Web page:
Editor's note: The following update, from John and Mariam Gayad, POBLO (People of the Book Lutheran Outreach) missionaries in Rochester, Minnesota, depicts what can happen when Minnesota South District pastors and congregations partner together with missionaries and mission agencies in order to spread the Gospel among new people groups. Praise God for John, Mariam, and the Rochester Circuit pastors and people who volunteer with POBLO in Rochester so that the Gospel is both seen heard by those who have never seen it or heard it before!
In his most recent report on his ministry/missionary actives, John Gayad writes:
This year had already been full of opportunities; through our ministries, home visits, and holiday celebrations we have been able to make valuable connections with the immigrant population of Rochester, Minn.
In middle of November, I received a phone call from Redeemer Lutheran Church in Rochester; they told me that they were thinking about preparing Christmas gifts for us to give to the immigrants. Not only was it a terrific idea, but I told them that it would be great if the church members and their kids could go with us to visit the families. They agreed with this suggestion, and we set the dates for the deliveries: December 30th and 31st. We choose these days because the New Year is a more reasonable occasion to the Muslims for us to visit. We used the date and the gifts as our reason to visit their homes.
On those two days we were able to visit thirteen families. Sometimes we sat and talked to them, and sometimes they offered something for us to eat or drink. Pastor Adam, a family from the church with their kids, another church member, Mariam and I made these visits. We visited families from Iraq, China, Somalia, Qatar and Palestine. While we were visiting with one Palestinian family Mariam was able to share a testimony about the power of Jesus. The story was a personal testimony of a time when her mother had experienced Jesus’ miraculous presence and healing.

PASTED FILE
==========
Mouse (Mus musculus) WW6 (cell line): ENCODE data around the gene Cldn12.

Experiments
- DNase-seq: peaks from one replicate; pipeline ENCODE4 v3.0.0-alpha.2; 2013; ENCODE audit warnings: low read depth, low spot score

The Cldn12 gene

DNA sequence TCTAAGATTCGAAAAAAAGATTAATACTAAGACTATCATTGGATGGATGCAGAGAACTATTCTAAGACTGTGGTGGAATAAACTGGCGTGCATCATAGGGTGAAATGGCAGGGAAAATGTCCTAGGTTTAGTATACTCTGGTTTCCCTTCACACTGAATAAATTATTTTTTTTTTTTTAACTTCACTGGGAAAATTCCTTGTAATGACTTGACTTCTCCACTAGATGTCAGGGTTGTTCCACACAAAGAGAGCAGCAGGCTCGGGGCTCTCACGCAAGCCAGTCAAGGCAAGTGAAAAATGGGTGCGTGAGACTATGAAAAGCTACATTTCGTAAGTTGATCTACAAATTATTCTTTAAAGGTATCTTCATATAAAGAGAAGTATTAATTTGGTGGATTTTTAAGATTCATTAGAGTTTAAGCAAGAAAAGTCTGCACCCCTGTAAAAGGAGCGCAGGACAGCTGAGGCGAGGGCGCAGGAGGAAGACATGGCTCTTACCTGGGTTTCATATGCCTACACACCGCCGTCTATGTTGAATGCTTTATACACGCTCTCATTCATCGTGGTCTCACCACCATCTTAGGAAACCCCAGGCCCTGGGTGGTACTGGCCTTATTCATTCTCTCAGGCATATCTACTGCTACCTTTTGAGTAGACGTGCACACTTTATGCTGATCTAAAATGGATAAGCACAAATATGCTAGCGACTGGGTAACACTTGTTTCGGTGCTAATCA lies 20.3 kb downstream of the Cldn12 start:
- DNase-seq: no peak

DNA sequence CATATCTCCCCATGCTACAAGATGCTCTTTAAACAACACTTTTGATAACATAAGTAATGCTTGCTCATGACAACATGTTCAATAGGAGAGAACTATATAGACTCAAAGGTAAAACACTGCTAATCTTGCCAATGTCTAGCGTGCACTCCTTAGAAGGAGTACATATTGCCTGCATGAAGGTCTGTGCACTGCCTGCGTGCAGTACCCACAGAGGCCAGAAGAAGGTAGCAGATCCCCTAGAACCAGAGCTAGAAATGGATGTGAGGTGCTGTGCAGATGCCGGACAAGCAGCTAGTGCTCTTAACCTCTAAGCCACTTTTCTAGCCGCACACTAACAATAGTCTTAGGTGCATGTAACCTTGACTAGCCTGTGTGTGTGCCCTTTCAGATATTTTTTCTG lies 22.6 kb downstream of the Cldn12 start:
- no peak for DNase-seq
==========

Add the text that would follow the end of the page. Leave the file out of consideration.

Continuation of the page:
One day I ran into Morgan (name changed), who has become a good friend of mine. He was feeling very down and sad because he lost his only son a year ago. His son was 31 years old and died because of a drug overdose. I explained to him that God understands his sorrow, and He sees his tears. I used the situation to tell him that God gave His only son because of our sins so that we could have a better life. I was able to explain about the crucifixion, the reason why God became a human being, and why he had to die on the cross. Surprisingly, Morgan listened to what I had to say and didn’t try to stop me. He was looking for answers and comfort, and he wasn’t finding them in the Qur’an. I was able to tell him about the hope we have in Christ, and I pray that the Holy Spirit will use those words to work a miracle in Morgan’s life.
Our ministries as the Ethnic Friendship Center are also growing. As the opportunities present themselves, we are able to offer more classes and meet more needs. In December, we started classes for immigrant women who want to learn sewing skills. Five women from Iraq, India, and Qatar have been gathering to learn basic sewing techniques and how to use a sewing machine. They have progressed from simple tasks to being able to work on their own projects with guidance and help from the teachers. The classes provide an opportunity for them to pick up a hobby that they enjoy while gaining a sense of community by spending time with other women.
By the grace of God, in January we started a math class at Redeemer Lutheran Church which meets every Saturday. We currently have four students, three Somalian kids and one adult from Liberia."